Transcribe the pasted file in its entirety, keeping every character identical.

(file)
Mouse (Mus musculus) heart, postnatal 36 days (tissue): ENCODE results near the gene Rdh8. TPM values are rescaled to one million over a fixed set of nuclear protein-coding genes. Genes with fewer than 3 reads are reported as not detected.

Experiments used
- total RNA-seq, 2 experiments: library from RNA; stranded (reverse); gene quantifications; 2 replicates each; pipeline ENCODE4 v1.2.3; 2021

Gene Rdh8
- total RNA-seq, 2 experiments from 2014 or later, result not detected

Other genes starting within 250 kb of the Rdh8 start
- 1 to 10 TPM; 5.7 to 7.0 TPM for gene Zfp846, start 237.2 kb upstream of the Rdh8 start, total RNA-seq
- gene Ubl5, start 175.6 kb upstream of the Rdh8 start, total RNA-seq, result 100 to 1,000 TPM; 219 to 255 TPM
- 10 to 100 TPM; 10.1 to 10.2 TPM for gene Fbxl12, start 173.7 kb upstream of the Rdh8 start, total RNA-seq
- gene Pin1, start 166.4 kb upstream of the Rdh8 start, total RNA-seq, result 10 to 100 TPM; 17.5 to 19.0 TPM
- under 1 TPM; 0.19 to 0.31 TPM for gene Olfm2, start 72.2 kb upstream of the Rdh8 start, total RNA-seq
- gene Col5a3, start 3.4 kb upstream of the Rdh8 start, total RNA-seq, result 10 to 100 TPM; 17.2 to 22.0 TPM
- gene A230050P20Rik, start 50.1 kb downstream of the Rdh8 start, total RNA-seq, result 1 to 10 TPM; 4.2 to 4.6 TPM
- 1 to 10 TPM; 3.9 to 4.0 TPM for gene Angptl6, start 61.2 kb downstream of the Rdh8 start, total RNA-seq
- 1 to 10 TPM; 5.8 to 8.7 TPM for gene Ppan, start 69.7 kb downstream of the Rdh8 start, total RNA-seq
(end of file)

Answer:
Mouse (Mus musculus) heart, postnatal 36 days (tissue): ENCODE results near the gene Rdh8. TPM values are rescaled to one million over a fixed set of nuclear protein-coding genes. Genes with fewer than 3 reads are reported as not detected.

Experiments used
- total RNA-seq, 2 experiments: library from RNA; stranded (reverse); gene quantifications; 2 replicates each; pipeline ENCODE4 v1.2.3; 2021

Gene Rdh8
- total RNA-seq, 2 experiments from 2014 or later, result not detected

Other genes starting within 250 kb of the Rdh8 start
- 1 to 10 TPM; 5.7 to 7.0 TPM for gene Zfp846, start 237.2 kb upstream of the Rdh8 start, total RNA-seq
- gene Ubl5, start 175.6 kb upstream of the Rdh8 start, total RNA-seq, result 100 to 1,000 TPM; 219 to 255 TPM
- 10 to 100 TPM; 10.1 to 10.2 TPM for gene Fbxl12, start 173.7 kb upstream of the Rdh8 start, total RNA-seq
- gene Pin1, start 166.4 kb upstream of the Rdh8 start, total RNA-seq, result 10 to 100 TPM; 17.5 to 19.0 TPM
- under 1 TPM; 0.19 to 0.31 TPM for gene Olfm2, start 72.2 kb upstream of the Rdh8 start, total RNA-seq
- gene Col5a3, start 3.4 kb upstream of the Rdh8 start, total RNA-seq, result 10 to 100 TPM; 17.2 to 22.0 TPM
- gene A230050P20Rik, start 50.1 kb downstream of the Rdh8 start, total RNA-seq, result 1 to 10 TPM; 4.2 to 4.6 TPM
- 1 to 10 TPM; 3.9 to 4.0 TPM for gene Angptl6, start 61.2 kb downstream of the Rdh8 start, total RNA-seq
- 1 to 10 TPM; 5.8 to 8.7 TPM for gene Ppan, start 69.7 kb downstream of the Rdh8 start, total RNA-seq